Our final Steiff gnome today is named “Sulphur Mate.” This fine fellow is standing, head jointed, and made primarily from felt. His body and outfit are one in the same and made from yellow felt. His oversized slip-in shoes – which are most likely a nod to the clogs made famous by Snik and Snak – are made from orange felt. He dons a teal colored, removable hat decorated with tan paper buttons. Its design has the look and feel of a mushroom in many ways. His darling face beams with its horizontal shaped seam, side glancing, tri-colored google-style glass cartoon eyes, a pocket-style inset mouth, and airbrushed features. His distinctive and matching hair and beard are made from bright orange tipped mohair. This lucky charm was produced in 14 and 25 cm from 1933 through 1936 overall. His basic design was also repurposed as a coffee warmer in 44 cm in 1934.
His darling face beams with its horizontal shaped seam, side glancing, tri-colored google-style glass cartoon eyes, a pocket-style inset mouth, and airbrushed features.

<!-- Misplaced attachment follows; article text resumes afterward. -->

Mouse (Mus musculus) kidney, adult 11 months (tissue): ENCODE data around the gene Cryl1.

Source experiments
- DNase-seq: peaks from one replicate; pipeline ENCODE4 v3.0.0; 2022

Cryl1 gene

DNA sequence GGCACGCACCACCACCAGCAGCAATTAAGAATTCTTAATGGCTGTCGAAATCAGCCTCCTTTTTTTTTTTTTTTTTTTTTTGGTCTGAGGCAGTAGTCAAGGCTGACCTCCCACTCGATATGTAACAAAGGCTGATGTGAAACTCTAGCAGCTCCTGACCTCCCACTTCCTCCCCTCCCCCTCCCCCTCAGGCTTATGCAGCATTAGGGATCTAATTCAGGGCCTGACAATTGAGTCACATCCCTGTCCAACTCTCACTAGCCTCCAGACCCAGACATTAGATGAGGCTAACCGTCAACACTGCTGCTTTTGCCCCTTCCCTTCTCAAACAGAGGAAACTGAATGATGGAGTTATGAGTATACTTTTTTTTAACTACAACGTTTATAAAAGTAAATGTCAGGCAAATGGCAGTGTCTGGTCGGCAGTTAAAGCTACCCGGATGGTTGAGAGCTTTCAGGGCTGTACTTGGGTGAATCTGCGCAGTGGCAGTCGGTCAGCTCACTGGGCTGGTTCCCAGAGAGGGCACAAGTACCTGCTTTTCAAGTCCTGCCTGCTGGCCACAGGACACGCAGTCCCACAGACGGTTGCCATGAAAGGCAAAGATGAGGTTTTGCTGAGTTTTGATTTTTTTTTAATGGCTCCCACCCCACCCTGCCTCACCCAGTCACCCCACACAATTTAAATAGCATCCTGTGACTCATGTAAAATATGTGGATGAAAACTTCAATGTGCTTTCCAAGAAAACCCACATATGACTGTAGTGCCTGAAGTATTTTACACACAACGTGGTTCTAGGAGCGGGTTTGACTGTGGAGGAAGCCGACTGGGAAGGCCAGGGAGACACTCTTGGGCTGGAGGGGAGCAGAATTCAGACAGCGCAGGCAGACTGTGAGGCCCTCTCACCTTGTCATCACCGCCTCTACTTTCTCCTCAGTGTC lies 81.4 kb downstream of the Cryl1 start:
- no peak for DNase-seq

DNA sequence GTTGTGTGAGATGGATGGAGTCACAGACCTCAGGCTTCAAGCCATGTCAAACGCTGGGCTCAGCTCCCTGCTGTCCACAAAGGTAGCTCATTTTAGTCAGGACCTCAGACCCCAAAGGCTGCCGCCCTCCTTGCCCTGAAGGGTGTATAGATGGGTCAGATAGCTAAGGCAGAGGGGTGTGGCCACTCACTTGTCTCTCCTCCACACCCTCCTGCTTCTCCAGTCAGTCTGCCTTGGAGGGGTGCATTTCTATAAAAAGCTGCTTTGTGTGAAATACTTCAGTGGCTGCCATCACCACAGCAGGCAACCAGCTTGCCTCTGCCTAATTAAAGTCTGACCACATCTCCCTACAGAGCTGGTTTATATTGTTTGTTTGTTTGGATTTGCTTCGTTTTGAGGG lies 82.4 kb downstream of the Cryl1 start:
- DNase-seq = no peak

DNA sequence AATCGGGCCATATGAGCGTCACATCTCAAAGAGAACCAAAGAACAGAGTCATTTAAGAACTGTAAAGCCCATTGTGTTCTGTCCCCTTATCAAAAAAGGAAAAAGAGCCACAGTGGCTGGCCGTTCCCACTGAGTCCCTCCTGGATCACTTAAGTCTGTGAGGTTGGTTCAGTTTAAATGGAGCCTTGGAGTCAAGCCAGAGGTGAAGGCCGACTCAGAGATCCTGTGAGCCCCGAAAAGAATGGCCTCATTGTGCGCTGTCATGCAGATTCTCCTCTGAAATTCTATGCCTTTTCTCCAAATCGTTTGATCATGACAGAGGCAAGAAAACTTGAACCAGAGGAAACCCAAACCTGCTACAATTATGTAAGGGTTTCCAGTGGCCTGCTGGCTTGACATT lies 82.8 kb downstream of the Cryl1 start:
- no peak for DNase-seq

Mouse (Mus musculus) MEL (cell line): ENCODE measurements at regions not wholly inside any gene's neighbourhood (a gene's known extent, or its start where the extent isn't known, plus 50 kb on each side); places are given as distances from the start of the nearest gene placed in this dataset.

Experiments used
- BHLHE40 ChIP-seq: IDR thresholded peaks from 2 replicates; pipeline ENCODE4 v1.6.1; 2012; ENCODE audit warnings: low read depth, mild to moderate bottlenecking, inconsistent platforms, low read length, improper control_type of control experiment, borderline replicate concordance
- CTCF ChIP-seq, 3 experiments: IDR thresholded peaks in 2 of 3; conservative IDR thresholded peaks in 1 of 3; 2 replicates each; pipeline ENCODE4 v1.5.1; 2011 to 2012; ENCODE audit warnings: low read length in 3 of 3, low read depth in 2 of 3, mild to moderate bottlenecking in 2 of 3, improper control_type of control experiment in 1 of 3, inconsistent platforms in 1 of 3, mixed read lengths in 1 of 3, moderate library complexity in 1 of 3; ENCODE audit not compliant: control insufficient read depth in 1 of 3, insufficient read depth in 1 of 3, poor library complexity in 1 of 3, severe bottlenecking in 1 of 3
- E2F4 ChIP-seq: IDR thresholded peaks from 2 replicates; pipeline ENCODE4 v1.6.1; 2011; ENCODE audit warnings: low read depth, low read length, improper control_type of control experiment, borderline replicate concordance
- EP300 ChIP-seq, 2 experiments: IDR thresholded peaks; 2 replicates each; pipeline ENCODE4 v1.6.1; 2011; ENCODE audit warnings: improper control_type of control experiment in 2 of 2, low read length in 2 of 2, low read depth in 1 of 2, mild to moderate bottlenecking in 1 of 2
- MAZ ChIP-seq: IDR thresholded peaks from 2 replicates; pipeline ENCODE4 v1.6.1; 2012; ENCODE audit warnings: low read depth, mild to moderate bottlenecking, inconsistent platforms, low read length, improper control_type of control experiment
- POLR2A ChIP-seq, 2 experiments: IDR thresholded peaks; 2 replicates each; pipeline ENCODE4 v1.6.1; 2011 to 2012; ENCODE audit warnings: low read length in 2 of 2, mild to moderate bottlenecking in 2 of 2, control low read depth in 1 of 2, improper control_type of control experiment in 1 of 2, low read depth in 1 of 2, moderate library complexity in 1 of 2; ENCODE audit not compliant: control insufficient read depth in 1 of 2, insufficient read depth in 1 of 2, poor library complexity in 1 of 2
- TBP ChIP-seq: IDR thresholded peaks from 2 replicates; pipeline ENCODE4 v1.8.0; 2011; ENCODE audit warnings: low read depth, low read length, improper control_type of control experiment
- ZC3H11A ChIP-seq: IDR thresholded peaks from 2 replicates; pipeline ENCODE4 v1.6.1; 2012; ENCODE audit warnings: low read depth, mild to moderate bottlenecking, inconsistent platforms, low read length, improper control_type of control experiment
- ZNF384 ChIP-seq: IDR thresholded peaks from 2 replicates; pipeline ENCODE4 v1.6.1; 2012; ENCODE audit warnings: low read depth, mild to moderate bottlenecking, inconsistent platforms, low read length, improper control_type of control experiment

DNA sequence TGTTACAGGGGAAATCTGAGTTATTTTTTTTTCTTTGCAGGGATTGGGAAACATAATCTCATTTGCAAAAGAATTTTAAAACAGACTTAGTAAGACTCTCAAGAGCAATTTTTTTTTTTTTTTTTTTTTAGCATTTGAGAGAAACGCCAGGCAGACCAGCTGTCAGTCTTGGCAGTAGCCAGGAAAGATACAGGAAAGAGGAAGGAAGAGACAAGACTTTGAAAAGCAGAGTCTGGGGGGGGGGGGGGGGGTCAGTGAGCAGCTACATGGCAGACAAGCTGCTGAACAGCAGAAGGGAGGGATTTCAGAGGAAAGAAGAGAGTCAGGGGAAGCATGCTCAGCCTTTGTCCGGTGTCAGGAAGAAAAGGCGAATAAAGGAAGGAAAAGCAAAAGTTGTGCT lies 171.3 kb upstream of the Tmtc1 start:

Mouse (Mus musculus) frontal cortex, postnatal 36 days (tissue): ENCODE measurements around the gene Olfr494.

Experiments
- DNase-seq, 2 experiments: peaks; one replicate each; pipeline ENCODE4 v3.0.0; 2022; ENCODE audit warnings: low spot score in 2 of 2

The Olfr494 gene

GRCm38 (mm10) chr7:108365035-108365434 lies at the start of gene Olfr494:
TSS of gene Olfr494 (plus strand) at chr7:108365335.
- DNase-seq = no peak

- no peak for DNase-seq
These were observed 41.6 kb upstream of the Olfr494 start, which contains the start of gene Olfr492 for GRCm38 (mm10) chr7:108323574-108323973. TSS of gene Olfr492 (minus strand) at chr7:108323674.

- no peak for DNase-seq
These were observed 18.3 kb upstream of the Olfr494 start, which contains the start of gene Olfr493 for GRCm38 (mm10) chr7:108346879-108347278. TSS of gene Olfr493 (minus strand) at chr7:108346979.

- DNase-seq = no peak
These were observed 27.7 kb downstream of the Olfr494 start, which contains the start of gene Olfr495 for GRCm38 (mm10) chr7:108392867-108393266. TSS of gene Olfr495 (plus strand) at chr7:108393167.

It is interesting to note that this “Sulphur Mate” gnome doll was one of the very last dolls designed and produced with Steiff’s traditional horizontal or vertical seam face construction. The company’s dolls from the mid-1930’s onward all had seamless, pressed felt face assembly.
Rebekah Kaufman is a Worthologist who specializes in vintage Steiff and other European plush collectibles. You can follow her blog, which focuses on vintage Steiff finds, Steiff antiquing and travel adventures, international Steiff happenings, and the legacy and history of the Steiff company at http://mysteifflife.blogspot.com. Sign up for her Steiff newsletter by contacting her directly at firstname.lastname@example.org.